Just some quick thoughts jotted down this morning.
One of the most important philosophers, arguably, of the 20th century was Jacques Derrida. I have to admit, it’s been some 16 years since I read him, so what follows is a bit sketchy, and will have some mistakes in it, but the main points are in line.
Derrida developed a technique called deconstruction. The main idea is that in a text, or system of thought, there is a central idea, call it a center around which that system is built. This central idea is held up, but only at the expense of what is called ‘the supplement”. Call it, and this will be wrong, thesis and antithesis, and just to make that point. So this center will push “the supplement” down, and “put it in the margins of the text.” Yet, the supplement is always there.
If we can now analyze the text, carefully, we can find that supplement. It is woven into the text like a trace. And if we then see that supplement from a different viewpoint, it is like pulling the trace, a thread out of a textured garment, and the whole thing will unravel. Free play is once more possible where before only suppression was the case. This process is called Deconstruction.
In a way, and philosophers may now chastise me for that(or not?), it is not unlike Hegel’s dialectic, where the two opposites contain a kernel of the respective other. In Hegel’s dialectic, a synthesis, or elevation of the two terms, into something new could be reached.
If done carefully, maybe the supplement and center can also be synthesized into something new.
Science and metaphysics: center vs supplement
So I want to try to apply this technique of deconstruction, or Hegel’s dialectic and elevation, to science and metaphysics (at its extreme, religion). As stated before, one of my highest goals is a synthesis of science with spirituality, so this is a topic dear to my heart.
Historically, science was suppressed by religion, at least Christianity. For example, when Copernicus, Kepler and Galileo declared that the bible was wrong, and the earth is not the center of all, the church, all powerful at the time, condemned them.
So religion, especially Christianity, saw science as a threat to its existence, and by upholding itself as the center, it made science the supplement, and “pushed it to the margins.”
And then science usurped.
And the roles flipped. Now science puts religion and metaphysics into the role of the supplement. Because it also sees metaphysics as a thread. Why? Because religion and metaphysics explain something to humans that science can never to: they question of why? And I don’t mean just the simple causal relationship between, say, the billiard ball being struck “like that” will result in a motion “like this.” But “the great Why?”, that of creation, of why there is something instead of nothing? That “why” is in the domain of metaphysics. And science tries to keep itself clean of all metaphysics.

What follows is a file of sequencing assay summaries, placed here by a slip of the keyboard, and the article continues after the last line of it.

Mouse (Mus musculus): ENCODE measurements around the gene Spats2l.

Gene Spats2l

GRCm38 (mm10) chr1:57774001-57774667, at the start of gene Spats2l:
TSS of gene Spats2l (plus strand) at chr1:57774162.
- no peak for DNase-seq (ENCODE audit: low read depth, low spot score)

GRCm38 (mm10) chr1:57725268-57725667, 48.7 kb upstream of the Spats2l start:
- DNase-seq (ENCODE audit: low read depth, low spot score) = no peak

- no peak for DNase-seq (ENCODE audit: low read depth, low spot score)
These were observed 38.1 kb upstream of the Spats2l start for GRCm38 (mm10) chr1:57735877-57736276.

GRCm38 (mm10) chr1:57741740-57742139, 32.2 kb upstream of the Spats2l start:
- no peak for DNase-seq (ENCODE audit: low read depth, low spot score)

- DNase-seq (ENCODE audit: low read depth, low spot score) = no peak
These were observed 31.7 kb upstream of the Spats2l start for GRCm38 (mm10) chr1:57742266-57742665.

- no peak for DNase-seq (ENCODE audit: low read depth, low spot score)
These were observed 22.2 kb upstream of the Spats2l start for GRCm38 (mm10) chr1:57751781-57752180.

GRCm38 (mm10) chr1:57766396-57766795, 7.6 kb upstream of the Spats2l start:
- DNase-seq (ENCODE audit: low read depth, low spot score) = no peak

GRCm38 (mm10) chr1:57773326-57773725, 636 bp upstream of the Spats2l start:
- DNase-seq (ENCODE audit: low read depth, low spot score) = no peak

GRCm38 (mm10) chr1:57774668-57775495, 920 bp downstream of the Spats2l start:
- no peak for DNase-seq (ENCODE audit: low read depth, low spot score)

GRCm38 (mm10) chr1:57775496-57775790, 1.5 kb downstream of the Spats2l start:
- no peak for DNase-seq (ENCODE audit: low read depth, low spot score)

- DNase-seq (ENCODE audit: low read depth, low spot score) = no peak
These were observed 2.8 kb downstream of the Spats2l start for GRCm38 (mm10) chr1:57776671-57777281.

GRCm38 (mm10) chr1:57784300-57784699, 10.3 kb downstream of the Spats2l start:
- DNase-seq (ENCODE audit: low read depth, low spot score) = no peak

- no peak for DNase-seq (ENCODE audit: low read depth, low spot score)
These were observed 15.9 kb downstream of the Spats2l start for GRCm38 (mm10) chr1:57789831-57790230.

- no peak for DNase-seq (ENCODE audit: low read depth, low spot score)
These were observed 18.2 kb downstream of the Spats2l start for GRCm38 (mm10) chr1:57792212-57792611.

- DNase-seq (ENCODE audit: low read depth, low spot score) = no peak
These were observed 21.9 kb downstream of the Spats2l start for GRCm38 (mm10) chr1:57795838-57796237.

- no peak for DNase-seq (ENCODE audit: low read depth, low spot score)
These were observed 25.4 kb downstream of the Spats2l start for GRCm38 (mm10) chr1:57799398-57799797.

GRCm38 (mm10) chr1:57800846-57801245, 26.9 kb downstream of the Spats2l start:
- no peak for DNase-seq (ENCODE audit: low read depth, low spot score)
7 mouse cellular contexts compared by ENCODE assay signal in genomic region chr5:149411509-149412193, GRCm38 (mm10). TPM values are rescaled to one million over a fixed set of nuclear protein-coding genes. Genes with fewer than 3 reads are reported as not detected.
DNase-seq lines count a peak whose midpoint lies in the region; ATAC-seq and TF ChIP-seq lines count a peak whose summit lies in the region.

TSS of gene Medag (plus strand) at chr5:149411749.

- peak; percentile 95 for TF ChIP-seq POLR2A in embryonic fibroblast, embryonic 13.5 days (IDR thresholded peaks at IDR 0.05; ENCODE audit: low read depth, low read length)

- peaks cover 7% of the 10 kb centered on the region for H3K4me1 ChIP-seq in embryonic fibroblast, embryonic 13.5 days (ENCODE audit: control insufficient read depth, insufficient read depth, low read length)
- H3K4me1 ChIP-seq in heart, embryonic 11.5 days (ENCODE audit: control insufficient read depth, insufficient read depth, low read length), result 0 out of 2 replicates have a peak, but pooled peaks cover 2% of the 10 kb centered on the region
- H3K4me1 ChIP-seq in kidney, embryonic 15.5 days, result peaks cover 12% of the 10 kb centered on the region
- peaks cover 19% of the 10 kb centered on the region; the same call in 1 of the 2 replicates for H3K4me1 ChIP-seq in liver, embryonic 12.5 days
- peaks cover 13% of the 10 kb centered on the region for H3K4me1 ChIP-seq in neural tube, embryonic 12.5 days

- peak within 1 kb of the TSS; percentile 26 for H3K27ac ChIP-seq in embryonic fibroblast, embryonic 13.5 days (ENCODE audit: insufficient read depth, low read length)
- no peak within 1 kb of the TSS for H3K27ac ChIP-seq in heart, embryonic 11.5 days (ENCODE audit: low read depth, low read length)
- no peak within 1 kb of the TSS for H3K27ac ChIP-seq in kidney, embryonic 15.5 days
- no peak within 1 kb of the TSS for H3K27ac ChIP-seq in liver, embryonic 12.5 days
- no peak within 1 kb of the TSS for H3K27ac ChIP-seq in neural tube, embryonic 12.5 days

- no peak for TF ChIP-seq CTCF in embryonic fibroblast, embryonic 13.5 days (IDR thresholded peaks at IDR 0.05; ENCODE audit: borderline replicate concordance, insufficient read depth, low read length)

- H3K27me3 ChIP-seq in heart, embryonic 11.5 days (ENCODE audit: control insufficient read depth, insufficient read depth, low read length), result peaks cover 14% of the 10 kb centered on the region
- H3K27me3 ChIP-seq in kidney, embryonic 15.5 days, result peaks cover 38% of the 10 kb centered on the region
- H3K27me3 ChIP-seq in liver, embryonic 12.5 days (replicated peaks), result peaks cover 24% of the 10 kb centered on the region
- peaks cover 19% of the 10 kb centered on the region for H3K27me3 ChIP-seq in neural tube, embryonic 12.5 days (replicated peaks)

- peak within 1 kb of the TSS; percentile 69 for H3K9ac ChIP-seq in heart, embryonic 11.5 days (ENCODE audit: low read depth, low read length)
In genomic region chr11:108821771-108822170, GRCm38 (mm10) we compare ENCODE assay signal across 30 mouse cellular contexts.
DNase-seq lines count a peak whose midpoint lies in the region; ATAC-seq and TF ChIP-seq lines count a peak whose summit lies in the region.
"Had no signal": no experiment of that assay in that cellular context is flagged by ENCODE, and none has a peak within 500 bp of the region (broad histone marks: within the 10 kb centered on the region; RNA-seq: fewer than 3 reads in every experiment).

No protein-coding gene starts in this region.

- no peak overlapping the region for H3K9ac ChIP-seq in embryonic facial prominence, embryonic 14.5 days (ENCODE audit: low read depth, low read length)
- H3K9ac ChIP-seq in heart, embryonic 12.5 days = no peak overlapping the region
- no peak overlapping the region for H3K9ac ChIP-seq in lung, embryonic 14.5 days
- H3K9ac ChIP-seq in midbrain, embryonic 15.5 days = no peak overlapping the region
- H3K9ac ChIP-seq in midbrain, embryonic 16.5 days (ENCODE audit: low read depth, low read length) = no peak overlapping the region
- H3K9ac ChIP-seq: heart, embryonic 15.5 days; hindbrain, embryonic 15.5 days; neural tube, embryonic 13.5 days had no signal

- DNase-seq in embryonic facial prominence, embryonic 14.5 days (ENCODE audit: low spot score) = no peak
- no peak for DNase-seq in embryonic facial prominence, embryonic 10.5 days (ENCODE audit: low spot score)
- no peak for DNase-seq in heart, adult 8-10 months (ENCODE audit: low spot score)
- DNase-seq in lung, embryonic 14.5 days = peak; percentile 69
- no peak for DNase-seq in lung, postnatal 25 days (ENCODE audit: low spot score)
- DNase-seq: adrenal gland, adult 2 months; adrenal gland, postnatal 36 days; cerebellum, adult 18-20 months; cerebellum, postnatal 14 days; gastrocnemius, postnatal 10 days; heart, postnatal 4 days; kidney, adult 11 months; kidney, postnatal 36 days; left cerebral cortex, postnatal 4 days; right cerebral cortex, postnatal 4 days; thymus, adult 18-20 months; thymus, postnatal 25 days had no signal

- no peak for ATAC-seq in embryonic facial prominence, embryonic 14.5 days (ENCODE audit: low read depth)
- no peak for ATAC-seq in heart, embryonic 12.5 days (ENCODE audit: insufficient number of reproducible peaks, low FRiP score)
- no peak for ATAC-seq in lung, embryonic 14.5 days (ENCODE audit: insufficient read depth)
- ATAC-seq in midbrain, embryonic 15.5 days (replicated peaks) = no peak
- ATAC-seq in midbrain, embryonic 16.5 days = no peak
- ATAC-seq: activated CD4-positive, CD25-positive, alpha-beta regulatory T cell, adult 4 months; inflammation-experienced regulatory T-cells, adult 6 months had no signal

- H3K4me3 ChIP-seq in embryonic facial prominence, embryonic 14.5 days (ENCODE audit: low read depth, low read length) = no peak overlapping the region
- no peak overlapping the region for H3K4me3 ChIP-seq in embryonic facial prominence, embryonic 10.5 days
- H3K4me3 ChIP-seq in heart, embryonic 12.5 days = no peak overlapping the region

But, as Hegel might argue, both contain a kernel of the other. That is human wonderment, it is at the root of both.
Now, Derrida would look for the, let’s call it, the “fault line” in a text. And since arguably everything, including our lives, has a textual quality, this can be applied to things other than a strict text. As stated above, if we can then see that fault-line differently, the whole “story changes.” It’s like a paradigm shift, instantaneously. At that point, the supplement can assert itself again, or ultimately, there is free play again and we can reach a new synthesis or elevation.
The fault line of science: the imaginary number?
Is there a fault line in science?
I have scant evidence for now. But my gut feeling is the fault line is the “imaginary number.” Or better, it is what makes the whole fault-line palatable. Because the imaginary number is simply taking the whole construct of numbers to its logical conclusion (for example, negative numbers are really not that obvious either), it’s final end, which shows the supplement until it stares us in the face.